23. 23. CONNECTION <ul><li>30.5 Broken bones can heal themselves </li></ul><ul><ul><li>Broken bones </li></ul></ul><ul><ul><ul><li>Are realigned and immobilized </li></ul></ul></ul>Figure 30.5A
  24. 24. <ul><ul><li>Bone cells </li></ul></ul><ul><ul><ul><li>Build new bone, healing the break </li></ul></ul></ul>
  25. 25. <ul><ul><li>Artificial joints </li></ul></ul><ul><ul><ul><li>Are often used to repair severe injuries </li></ul></ul></ul>Figure 30.5B
  26. 26. CONNECTION <ul><li>30.6 Weak, brittle bones are a serious health problem, even in young people </li></ul><ul><ul><li>Osteoporosis, a bone disease characterized by weak, porous bones </li></ul></ul><ul><ul><ul><li>Is a growing health concern </li></ul></ul></ul>Colorized SEM 50  Colorized SEM 50  Figure 30.6
  27. 27. MUSCLE CONTRACTION AND MOVEMENT <ul><li>30.7 The skeleton and muscles interact in movement </li></ul><ul><ul><li>Antagonistic pairs of muscles </li></ul></ul><ul><ul><ul><li>Produce opposite movements </li></ul></ul></ul>Biceps contracted, triceps relaxed (extended) Triceps contracted, biceps relaxed Biceps Triceps Triceps Biceps Tendon Figure 30.7
  28. 28. <ul><ul><li>Muscles perform work </li></ul></ul><ul><ul><ul><li>Only when contracting </li></ul></ul></ul>
  29. 29. <ul><li>30.8 Each muscle cell has its own contractile apparatus </li></ul><ul><ul><li>Skeletal muscle </li></ul></ul><ul><ul><ul><li>Produces body movements </li></ul></ul></ul>
  30. 30. <ul><ul><li>Muscle fibers, or cells </li></ul></ul><ul><ul><ul><li>Consist of bundles of myofibrils </li></ul></ul></ul><ul><ul><li>Myofibrils </li></ul></ul><ul><ul><ul><li>Contain bundles of overlapping thick (myosin) and thin (actin) protein filaments </li></ul></ul></ul>
  31. 31. <ul><ul><li>Sarcomeres </li></ul></ul><ul><ul><ul><li>Are repeating groups of thick and thin filaments </li></ul></ul></ul><ul><ul><ul><li>Are the contractile units </li></ul></ul></ul>Figure 30.8 Sarcomere Z line Z line Thin filaments (actin) Thick filaments (myosin) Light band Dark band Light band Sarcomere TEM 26,000  Z line Light band Light band Dark band Myofibril Nuclei Single muscle fiber (cell) Bundle of muscle fibers Muscle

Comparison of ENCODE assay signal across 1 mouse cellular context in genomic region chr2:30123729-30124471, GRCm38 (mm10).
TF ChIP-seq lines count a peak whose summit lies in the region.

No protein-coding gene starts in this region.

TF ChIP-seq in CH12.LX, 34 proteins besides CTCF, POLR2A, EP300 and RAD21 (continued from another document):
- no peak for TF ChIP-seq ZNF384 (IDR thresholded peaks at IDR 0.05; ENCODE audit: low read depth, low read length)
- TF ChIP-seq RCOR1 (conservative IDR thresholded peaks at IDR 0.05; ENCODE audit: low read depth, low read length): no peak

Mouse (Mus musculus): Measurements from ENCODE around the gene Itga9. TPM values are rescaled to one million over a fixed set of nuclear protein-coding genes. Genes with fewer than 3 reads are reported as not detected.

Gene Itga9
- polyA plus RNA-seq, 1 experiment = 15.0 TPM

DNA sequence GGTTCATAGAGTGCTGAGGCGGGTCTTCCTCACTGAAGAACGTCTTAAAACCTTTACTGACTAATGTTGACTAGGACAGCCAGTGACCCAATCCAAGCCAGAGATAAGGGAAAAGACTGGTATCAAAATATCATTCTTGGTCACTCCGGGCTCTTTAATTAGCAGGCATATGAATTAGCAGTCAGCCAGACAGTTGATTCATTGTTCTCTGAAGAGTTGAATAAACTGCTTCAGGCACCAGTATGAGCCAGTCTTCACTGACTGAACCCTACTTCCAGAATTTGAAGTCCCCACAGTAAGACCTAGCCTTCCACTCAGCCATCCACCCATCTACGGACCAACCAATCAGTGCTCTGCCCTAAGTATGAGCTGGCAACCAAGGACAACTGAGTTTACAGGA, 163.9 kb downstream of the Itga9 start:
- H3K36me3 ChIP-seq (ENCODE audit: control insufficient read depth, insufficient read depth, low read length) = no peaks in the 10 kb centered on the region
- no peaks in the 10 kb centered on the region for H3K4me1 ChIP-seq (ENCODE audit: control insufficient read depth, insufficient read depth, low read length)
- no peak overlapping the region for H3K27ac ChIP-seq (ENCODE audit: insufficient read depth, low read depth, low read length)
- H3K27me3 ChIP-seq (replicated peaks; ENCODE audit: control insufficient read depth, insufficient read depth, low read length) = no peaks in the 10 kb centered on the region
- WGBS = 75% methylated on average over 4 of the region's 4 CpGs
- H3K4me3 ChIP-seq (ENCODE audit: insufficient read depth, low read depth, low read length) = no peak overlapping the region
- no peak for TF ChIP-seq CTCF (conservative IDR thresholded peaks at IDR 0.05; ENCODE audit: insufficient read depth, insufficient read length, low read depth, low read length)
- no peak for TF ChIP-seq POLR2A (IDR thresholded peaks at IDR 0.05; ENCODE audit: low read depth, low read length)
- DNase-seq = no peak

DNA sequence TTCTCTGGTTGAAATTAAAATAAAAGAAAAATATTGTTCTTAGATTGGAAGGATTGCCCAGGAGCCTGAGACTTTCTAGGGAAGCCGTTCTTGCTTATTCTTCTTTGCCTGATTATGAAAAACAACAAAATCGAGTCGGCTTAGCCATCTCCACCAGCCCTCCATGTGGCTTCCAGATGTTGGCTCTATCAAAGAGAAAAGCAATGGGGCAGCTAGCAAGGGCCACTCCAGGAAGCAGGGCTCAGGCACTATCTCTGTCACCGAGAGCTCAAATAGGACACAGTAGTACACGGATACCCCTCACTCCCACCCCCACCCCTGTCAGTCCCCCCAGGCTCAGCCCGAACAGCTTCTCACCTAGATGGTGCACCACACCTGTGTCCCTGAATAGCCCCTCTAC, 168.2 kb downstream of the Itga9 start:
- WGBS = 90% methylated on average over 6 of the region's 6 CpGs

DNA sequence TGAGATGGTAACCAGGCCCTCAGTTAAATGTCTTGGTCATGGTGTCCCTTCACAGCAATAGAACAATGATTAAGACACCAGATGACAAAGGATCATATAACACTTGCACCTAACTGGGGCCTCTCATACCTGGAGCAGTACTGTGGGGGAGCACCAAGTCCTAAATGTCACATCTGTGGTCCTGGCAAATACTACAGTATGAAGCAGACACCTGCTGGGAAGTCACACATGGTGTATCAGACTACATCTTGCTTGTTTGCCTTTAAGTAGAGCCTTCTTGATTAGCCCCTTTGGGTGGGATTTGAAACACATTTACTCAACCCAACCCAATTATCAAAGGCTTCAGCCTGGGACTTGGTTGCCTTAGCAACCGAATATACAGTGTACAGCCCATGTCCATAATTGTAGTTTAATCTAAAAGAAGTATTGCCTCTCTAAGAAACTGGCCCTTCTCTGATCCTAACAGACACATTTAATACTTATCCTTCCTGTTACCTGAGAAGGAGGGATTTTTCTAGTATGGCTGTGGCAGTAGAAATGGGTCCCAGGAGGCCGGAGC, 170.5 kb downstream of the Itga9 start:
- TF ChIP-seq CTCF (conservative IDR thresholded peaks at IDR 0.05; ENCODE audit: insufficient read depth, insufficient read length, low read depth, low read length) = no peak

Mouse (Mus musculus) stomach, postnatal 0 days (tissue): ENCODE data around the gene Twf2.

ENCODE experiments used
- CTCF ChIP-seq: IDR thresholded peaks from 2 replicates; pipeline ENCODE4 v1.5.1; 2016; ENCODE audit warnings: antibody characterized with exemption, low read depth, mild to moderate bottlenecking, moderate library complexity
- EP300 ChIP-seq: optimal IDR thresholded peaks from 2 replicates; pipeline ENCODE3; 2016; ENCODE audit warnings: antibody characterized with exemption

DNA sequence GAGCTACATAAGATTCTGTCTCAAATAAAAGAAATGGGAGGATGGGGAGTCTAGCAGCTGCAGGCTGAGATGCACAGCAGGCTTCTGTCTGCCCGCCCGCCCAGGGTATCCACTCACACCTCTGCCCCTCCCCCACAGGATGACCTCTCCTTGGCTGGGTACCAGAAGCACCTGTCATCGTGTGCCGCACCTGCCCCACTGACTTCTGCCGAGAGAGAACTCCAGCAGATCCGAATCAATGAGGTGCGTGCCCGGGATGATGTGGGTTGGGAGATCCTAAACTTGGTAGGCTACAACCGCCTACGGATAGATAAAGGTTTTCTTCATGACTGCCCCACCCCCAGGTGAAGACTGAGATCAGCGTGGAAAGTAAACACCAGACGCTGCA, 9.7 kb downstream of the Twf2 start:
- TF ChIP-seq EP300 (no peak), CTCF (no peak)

32. 32. <ul><li>30.9 A muscle contracts when thin filaments slide across thick filaments </li></ul><ul><ul><li>The sliding-filament model </li></ul></ul><ul><ul><ul><li>Explains muscle contraction </li></ul></ul></ul>Sarcomere Dark band Z Z Contracted sarcomere Relaxed muscle Contracting muscle Fully contracted muscle Figure 30.9A
  33. 33. <ul><ul><li>The myosin heads of the thick filaments </li></ul></ul><ul><ul><ul><li>Bind ATP and extend to high-energy states </li></ul></ul></ul><ul><ul><li>The heads then attach to binding sites on the actin molecules </li></ul></ul><ul><ul><ul><li>And pull the thin filaments toward the center of the sarcomere </li></ul></ul></ul>
  34. 34. <ul><ul><li>The mechanism of filament sliding </li></ul></ul>Figure 30.9B Thick filament (myosin) ATP Thin filament (actin) Myosin head Z line ADP P ADP P ADP + P New position of Z line ATP binds to a myosin head, which is released from an actin filament. 1 Hydrolysis of ATP extends the myosin head. 2 The myosin head attaches to an actin binding site. 3 The power stroke slides the actin (thin) filament toward the center of the sarcomere. 4
  35. 35. <ul><li>30.10 Motor neurons stimulate muscle contraction </li></ul><ul><ul><li>Motor neurons carry action potentials </li></ul></ul><ul><ul><ul><li>That stimulate muscle contraction </li></ul></ul></ul>
  36. 36. <ul><ul><li>A motor unit consists of </li></ul></ul><ul><ul><ul><li>A neuron and the muscle fibers it controls </li></ul></ul></ul>Bone Tendon Muscle Neuromuscular junctions Muscle fibers (cells) Nuclei Motor neuron axon Nerve Motor neuron cell body Spinal cord Motor unit 1 Motor unit 2 Figure 30.10A
  37. 37. <ul><ul><li>The axon of a motor neuron </li></ul></ul><ul><ul><ul><li>Forms synapses with the muscle at a neuromuscular junction </li></ul></ul></ul>Ca 2+ released from ER Sarcomere Plasma membrane Myofibril Endoplasmic reticulum (ER) Tubule Motor neuron axon Action potential Mitochondrion Figure 30.10B
  38. 38. <ul><ul><li>Acetylcholine released at a neuromuscular junction triggers an action potential </li></ul></ul><ul><ul><ul><li>That passes along tubules into the center of the muscle cell </li></ul></ul></ul><ul><ul><li>Calcium released from the endoplasmic reticulum </li></ul></ul><ul><ul><ul><li>Initiates muscle contraction </li></ul></ul></ul>
  39. 39. CONNECTION <ul><li>30.11 Athletic training increases strength and endurance </li></ul><ul><ul><li>A balance of aerobic and anaerobic exercise </li></ul></ul><ul><ul><ul><li>Increases endurance and strength </li></ul></ul></ul>Figure 30.11
  40. 40. <ul><li>30.12 The structure-function theme underlies all the parts and activities of an animal </li></ul><ul><ul><li>Animal movement </li></ul></ul><ul><ul><ul><li>Is a visible reminder that function emerges from structure </li></ul></ul></ul>
  41. 41. <ul><ul><li>An animal’s nervous system </li></ul></ul><ul><ul><ul><li>Connects sensations derived from environmental stimuli to responses carried out by its muscles </li></ul></ul></ul>Figure 30.12